QB41 The Wrath of God

We’ve reached an important milestone in our studies which all centre around the Day of the Lord. There are numerous things which will all happen on that day, the subject of which could fill many books, so my challenge is to present as best I can the nuggets of truth found in scripture to help piece together the end-time puzzle from a Bridal perspective in this Quick Bite format.

Last time I asked the question, if the Elect are gathered immediately after the great tribulation, how is it they escape the wrath of God? As incredible as it may seem, is it possible the wrath of God begins on the Day of the Lord when the Elect are Gathered and not before? That during the tribulation of the Elect, which will last 1260 days, the wrath of God has not yet been unleashed. I realise this may be a bit of a wrecking ball to many currently held opinions, but it highlights the importance to tenaciously separate our own thoughts from what scripture actually says. At any point it’s so easy to allow our preconceptions to taint and blemish the Biblical narrative. So let’s look to see what the scripture does say, and perhaps even more importantly what it doesn’t say.

Here’s what Zephaniah says about the day of the Lord. Zep 1:14-15 NKJV – 14 The great day of the LORD [is] near; [It is] near and hastens quickly. The noise of the day of the LORD is bitter; There the mighty men shall cry out. 15 That day [is] a day of wrath, A day of trouble and distress, A day of devastation and desolation, A day of darkness and gloominess, A day of clouds and thick darkness,

From this passage and many others, the Day of the Lord is associated with wrath. We know from Rev 6:12 that this day begins on the opening of the sixth seal when everyone tries to hide Rev 6:17 “For the great day of His wrath has come, and who is able to stand?” And furthermore, we’ve established that the Day of the Lord is when the Elect are gathered, and in Quick Bite 36 to 38 I’ve explained the Elect as the chosen Bride, the One New Man. So the difficulty we have is trying to reconcile if the Elect are not gathered until after the tribulation, how is it they escape God’s wrath because surely the tribulation is a demonstration, an outpouring of God’s wrath. Where do we place the sequences of the seven seals, the seven trumpets and the seven bowls on the eschatological timeline? If these sequences relate to God’s wrath it creates a conundrum, because as Paul writes in 1 Thess 5:9 “God has not appointed us to wrath”. There’s a real dilemma here. That’s one reason why the pre-trib view arose; to be able to answer the question, ‘how can the Elect go through the tribulation and not be appointed unto wrath?’ Its answer was to separate the church from Israel.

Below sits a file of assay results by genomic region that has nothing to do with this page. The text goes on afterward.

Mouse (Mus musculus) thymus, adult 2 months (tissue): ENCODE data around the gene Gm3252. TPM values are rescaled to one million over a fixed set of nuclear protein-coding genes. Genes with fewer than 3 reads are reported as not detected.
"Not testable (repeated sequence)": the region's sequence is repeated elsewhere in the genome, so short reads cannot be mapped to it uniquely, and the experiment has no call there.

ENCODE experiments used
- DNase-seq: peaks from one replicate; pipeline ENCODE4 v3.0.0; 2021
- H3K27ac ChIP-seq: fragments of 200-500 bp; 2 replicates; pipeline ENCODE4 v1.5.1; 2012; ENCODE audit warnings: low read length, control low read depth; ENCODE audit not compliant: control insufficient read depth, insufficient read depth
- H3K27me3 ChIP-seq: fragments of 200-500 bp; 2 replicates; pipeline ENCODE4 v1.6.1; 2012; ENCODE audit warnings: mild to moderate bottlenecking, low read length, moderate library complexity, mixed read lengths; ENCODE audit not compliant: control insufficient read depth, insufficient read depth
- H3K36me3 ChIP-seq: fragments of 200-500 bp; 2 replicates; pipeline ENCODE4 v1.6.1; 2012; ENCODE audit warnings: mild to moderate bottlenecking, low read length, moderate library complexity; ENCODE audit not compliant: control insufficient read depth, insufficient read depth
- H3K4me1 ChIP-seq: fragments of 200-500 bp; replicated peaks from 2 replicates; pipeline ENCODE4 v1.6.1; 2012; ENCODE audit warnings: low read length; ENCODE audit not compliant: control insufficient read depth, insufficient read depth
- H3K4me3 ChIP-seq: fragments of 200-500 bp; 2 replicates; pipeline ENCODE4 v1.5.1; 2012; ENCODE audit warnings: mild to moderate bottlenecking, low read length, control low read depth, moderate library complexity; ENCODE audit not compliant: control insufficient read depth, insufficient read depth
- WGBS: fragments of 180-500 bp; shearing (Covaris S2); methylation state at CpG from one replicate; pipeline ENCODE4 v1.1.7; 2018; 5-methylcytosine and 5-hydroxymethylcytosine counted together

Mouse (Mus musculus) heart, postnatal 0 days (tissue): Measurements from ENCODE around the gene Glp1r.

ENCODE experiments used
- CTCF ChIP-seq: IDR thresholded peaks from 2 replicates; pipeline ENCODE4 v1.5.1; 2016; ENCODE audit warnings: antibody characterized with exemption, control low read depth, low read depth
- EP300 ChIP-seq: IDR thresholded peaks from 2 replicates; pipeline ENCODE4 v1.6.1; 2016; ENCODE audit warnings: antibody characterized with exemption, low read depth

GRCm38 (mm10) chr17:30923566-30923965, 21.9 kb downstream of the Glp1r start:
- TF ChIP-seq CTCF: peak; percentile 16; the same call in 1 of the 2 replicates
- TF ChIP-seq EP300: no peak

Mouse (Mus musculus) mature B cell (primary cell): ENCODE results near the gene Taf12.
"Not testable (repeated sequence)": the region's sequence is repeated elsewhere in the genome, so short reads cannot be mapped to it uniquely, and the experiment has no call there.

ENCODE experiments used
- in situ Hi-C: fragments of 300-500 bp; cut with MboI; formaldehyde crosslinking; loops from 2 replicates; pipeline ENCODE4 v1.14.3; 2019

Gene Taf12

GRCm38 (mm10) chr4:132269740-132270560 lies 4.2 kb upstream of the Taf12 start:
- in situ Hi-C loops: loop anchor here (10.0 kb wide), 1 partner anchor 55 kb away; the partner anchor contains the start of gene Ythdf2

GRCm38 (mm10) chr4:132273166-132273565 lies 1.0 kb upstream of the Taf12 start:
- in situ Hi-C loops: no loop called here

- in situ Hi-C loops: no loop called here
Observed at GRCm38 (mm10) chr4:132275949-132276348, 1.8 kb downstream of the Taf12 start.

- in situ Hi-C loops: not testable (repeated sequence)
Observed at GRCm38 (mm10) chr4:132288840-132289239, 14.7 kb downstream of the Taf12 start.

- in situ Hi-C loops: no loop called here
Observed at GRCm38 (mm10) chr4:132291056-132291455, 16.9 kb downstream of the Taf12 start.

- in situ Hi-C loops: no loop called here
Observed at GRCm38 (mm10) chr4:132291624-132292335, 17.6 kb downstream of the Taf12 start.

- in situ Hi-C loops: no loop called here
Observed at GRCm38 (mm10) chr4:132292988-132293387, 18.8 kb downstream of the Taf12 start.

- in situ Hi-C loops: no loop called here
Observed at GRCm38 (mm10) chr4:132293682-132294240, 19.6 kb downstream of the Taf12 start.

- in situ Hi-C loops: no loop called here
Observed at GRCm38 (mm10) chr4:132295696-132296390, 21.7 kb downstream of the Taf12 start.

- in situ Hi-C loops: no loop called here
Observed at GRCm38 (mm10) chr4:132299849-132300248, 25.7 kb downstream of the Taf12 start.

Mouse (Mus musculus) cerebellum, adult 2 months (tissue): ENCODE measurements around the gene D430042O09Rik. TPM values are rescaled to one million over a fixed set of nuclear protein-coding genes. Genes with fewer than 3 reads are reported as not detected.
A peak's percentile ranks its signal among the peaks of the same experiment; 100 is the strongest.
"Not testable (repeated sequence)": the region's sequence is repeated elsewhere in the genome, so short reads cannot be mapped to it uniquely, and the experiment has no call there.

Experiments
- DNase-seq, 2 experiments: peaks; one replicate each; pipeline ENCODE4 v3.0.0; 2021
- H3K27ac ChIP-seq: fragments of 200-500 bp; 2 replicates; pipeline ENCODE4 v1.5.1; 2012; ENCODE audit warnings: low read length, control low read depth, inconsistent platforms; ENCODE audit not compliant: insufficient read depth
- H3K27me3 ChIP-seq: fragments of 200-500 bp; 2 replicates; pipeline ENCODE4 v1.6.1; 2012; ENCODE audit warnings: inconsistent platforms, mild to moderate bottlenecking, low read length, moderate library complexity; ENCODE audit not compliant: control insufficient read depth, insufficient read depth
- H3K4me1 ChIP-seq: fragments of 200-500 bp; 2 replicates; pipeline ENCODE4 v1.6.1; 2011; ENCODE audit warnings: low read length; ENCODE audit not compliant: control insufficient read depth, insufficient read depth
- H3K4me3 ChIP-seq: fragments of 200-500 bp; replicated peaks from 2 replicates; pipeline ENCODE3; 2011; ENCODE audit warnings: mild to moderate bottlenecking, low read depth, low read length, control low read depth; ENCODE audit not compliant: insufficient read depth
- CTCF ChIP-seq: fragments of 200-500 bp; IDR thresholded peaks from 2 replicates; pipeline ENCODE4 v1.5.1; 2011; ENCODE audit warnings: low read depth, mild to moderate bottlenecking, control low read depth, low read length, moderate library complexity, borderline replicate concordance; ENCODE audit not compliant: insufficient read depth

To resolve this issue, we need to be precise about how the Bible connects wrath with the sequence of seals, trumpets and bowls. This is a crucial point in the discussion, because the supposition is that the seals, trumpets and bowls are about the wrath of God. So let’s check that supposition to make sure it’s correct before we go any further. In the New Testament there are two Greek words used for ‘wrath’. The first is the word ‘orge’ (ar-gay) and means ‘anger, vengeance, indignation, and punishment’. The second is the word ‘thymos’ (thoo-maas) and means ‘passion, heat, boiling up anger soon subsiding’, there are derivatives, but these are the two root words for ‘wrath’.  Interestingly, by the simple use of a good concordance, you’ll find the first mention of either ‘orge’ (ar-gay) or ‘thymos’ (thoo-maas) wrath in the book of Revelation is not found until Rev 6:16,17 16 and [they] said to the mountains and rocks, “Fall on us and hide us from the face of Him who sits on the throne and from the wrath (orge) of the Lamb! 17 “For the great day of His wrath (orge) has come, and who is able to stand?”. Then the second occurrence of either ‘orge’ (ar-gay) or ‘thymos’ (thoo-maas) wrath is found after the blowing of the seventh trumpet in Rev 11:18 The nations were angry, and Your wrath has come, And the time of the dead, that they should be judged, And that You should reward Your servants the prophets and the saints, And those who fear Your name, small and great, And should destroy those who destroy the earth.”

Remember, we’re leaving out our preconceptions of what we think the God’s wrath is, and simply letting the scriptures speak to us. By doing that, neither ‘orge’ (ar-gay) or ‘thymos’ (thoo-maas) wrath appear in Revelation until the sixth seal which we already know is the Day of the Lord after the tribulation of the Elect, but now we also see the trumpet sequence isn’t connected with ‘wrath’ either until the seventh trumpet in Rev 11:18 says ‘The nations were angry, and Your wrath has come’. Regarding the sixth seal I believe it’s clear the wrath of God had not come until this point, because otherwise, why hadn’t everyone tried to hide before, there is a direct cause and effect here, the wrath of the Lamb has come and therefore everyone is terrified and try to escape. Regarding the seventh trumpet, the timing of wrath could be seen as earlier, as some translations put it “your wrath came”, and therefore the text on its own is ambiguous. But when going to the original ancient Greek construction and verb tense of ‘your wrath has come’, found in both the seventh trumpet and the sixth seal, we find an exact match. In other words just as with the sixth seal the wrath of God had only come at that point, so also the seventh trumpet marks the coming of God’s wrath. Now in no way do I mean to lessen the dreadful and horrific things that will take place during the seals and trumpets, that’s not my point. The issue is being really careful to understand the application of God’s wrath in the context of the tribulation, and keep clearly within the Biblical narrative. We’ll carry on with this next time.